I have decided that I love weddings most of all. I get excited when I have a wedding weekend ahead of me and I start planning all the fun shots I'm going to try. What a fabulous job I have that I get invited to some of the biggest parties of the year and everyone actually wants their photograph taken!
One of the most interesting things about most weddings is that -- most of the time -- the bride and/or the groom have never been married before. They've never been in the position of bride or groom before so when it comes down to it, they don't know a lot of the little details. Almost every wedding I shoot, the bride turns to me to ask "which leg does the garter go on?" or at cake cutting time, "how are we supposed to do this?" Thankfully, I've photographed enough weddings to know some of these little details and if I don't, I tell them "make up your own rules, start a new tradition."
The days of Emily Post's wedding etiquette are fading fast and more and more brides are using common sense as opposed to written Victorian norms to establish their own methods and traditions. The modern bride is more concerned with having a memorable day that's special to her and her new husband. Wedding photography has changed a lot since my own wedding 15 years ago. And I'm thrilled to be in the business during such a romantic and fun-loving era in weddings. Today, wedding photography is about story telling and romance. Bridal images are softer and more artistic, and it's all about capturing the emotion of the day.
There are some things the bride can keep in mind before and during the big day that will make her wedding images come out amazing.
-- Hire a professional. I've heard the story repeated time and time again. "My friend had a really nice camera so I let her take the photos at our wedding." This line is often followed by tears as I hear all about the lack of nice photographs they have from their wedding. I've had tearful brides call me to ask me to "fix" the wedding photos they have because their "Uncle Bob" really didn't know what he was doing after all. I've had brides schedule after-the-wedding sessions with me so they can get some decent images because their friend the photographer fell short.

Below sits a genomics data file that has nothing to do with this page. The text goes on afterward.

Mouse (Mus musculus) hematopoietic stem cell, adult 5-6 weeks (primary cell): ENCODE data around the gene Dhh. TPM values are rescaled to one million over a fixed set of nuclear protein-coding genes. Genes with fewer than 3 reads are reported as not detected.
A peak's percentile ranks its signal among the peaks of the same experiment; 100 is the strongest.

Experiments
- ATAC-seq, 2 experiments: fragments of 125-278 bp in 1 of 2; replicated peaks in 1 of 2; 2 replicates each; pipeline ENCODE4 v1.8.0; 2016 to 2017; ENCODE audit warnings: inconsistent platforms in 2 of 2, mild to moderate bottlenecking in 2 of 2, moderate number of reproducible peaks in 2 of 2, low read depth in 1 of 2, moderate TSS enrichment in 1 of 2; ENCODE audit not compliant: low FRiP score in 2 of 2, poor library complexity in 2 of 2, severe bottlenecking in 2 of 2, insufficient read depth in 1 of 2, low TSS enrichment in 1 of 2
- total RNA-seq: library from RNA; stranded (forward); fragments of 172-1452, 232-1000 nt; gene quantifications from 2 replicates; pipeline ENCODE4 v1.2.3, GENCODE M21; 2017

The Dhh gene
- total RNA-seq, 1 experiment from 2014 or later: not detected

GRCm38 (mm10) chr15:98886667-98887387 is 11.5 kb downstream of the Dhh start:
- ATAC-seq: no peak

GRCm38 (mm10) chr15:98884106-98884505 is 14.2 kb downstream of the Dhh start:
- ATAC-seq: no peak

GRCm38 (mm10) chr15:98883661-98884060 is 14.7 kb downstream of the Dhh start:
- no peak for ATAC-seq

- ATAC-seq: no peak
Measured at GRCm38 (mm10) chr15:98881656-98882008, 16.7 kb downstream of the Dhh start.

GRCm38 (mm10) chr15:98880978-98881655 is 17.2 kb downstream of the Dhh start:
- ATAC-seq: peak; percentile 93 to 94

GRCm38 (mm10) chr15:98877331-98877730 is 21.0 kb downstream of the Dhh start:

-- Stay out of the sun for at least a week before the wedding. This means grooms too! Sunburns don't photograph well and they really show up against that white dress. It also adds a lot of time to my post processing trying to zap that red from your face.
-- Don't spray tan for at least a week before. I know that sounds harsh. I'm telling you to stay out of the sun and I'm also telling you not to spray a tan on. What's a pale bride to do if she wants a sun tan for her wedding? Plan ahead. Get that suntan going with plenty of time to spare. Or better yet, don't. Your skin will be lovely whether it's ivory white or dark as it gets. Spray tans show up in the camera as orange and once again, it's more time I have to spend in post processing to try to get rid of that orange.
-- Please please please plan to spend at least 15-30 minutes alone with me after the formals to shoot just the bride and groom. These are when the absolute best images of the whole day will happen. There's nothing more romantic than a man and woman who have just been married cuddling together and getting used to the idea that they're hitched now -- without the chaos of family and friends around them.
-- Let me get creative with the bridal and the groomsmen images. We don't have to stand assembly line style anymore. We can be silly, sexy, strange and outrageous. It's all in fun and those images show your personality more than any stale posed shot ever could.
-- Choose a nice location for the formal family images. Gone are the days when we have to stand at the front of the church after the wedding. The world's your oyster. Do you know a really cool park a few blocks from the church? Is there a lovely view at the reception hall? Who says they have to be taken at the altar? And make sure Grandma Bertha knows you want her to stick around for photos. She may be heading out the door and hitting the margarita machine at the hall as soon as the man says "kiss the bride."
-- Last but not least. Have a good time. Let the events unfold as they happen. Don't stress if the church is locked when you get there (I've seen it), the maid of honor rips her dress in the bathroom (I've seen it), the ring bearer is throwing a temper tantrum (been there), the make-up artist is an hour late (been there too). The wedding will happen and the evening will end with laughter and happy memories. Relax and don't worry about the photography, I'll be there to capture it.
Lisa On Location Photography